Sunday, 29 July 2012


Our tour guide warned about the emotional draw of this place,  “many have cried and some quickly rushed outside because they could not bear the mere thought of being there.” We got out of our cool and comfortable van into the blistering heat of Stone Town, the world heritage site of Zanzibar, and walked a hundred meters to our first destination.

We arrived at an old building of just two floors. The sign outside (in photo) announced ‘Former Slave Market Site’ sending me shivers. “What’s inside?” I thought ducking my head at the entrance that led to shiny stone steps down to the first floor which was an art gallery catering to tourists like us and hosting local artists who mostly painted on canvas with subjects ranging from still life to landscapes.

We were led to the basement through dark, dingy, narrow, and circuitous alleys that brought us to what was once the herding area of slaves.  “Zanzibar was the center of the slave trade in East Africa in the mid-19th century,” according to our travel guide.

While listening further to history, we had to sit on stone slabs around a room of 25 square meters with a ceiling height of just five feet. There weren’t any windows but simply small slits of space on the walls of very hard stone. Without ventilation, we exerted effort while breathing made even more difficult by the pervasive stench.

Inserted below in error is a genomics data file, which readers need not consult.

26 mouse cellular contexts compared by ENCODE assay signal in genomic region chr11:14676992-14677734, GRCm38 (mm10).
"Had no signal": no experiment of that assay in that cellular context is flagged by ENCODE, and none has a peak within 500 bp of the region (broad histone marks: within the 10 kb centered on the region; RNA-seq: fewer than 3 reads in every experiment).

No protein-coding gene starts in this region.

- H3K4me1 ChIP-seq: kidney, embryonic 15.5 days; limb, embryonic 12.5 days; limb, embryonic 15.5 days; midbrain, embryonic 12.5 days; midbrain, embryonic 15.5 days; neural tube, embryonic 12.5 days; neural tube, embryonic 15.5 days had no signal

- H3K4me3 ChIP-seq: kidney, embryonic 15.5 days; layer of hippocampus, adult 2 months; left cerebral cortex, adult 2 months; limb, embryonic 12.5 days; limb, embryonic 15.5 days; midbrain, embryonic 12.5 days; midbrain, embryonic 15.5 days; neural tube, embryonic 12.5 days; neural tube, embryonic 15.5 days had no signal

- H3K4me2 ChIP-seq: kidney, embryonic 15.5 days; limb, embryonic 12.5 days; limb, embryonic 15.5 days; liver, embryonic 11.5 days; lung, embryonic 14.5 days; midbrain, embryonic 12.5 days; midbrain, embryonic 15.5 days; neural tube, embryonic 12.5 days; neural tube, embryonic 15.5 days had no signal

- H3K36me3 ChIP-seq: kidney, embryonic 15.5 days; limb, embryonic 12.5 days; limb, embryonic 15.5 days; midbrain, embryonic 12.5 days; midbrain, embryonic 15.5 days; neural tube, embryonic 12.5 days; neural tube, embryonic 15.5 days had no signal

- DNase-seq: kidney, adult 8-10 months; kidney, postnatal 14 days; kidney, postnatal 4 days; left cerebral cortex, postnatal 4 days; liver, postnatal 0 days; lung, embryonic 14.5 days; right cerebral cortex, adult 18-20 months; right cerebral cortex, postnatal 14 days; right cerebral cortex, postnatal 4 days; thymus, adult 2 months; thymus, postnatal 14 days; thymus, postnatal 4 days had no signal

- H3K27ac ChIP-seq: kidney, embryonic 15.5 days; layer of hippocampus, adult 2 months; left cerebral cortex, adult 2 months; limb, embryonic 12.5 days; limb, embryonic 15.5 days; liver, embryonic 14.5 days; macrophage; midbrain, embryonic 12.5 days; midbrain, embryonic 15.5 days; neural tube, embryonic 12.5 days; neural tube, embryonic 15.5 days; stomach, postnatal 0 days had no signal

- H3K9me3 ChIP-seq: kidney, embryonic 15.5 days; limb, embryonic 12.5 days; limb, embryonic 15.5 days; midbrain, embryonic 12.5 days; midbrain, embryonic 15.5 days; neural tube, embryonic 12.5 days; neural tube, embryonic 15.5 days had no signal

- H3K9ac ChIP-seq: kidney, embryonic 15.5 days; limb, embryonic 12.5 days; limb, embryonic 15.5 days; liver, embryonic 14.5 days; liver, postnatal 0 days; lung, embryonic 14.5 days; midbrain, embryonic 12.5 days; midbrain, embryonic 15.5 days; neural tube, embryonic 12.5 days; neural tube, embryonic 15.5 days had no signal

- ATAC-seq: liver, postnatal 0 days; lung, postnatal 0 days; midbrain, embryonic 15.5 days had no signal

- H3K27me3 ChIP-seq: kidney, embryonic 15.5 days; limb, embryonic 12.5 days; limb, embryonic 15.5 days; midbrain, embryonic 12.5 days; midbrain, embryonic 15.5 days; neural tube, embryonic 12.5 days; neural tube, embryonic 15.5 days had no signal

We learned that the whole perimeter held at least fifty slaves who were shackled to each other. Apparently, they were sold in bunches. The tide from the nearby sea would occasionally fill this tiny enclave. Disease and deaths resulted from the miserable living environment.  

Zanzibar today enjoys a healthy rate of tourist arrivals especially with the availability of Five-Star resort complexes frequented by citizens of nations who once colonized this island.  Until today the colonization continues and who knows, the covert forms of slavery as well. 

Sunday, 25 March 2012

Apple Juice

In my last trip, I had the luxury of choosing which airline to fly with. That's because not one among my favorites flies to my famed (?) destination. Hence, no frequent flyer credits despite the very long haul. I settled for a well-known carrier with global awards and distinctions.

Only to find out that they did not have any apple juice with them! What? Is this a religious thing?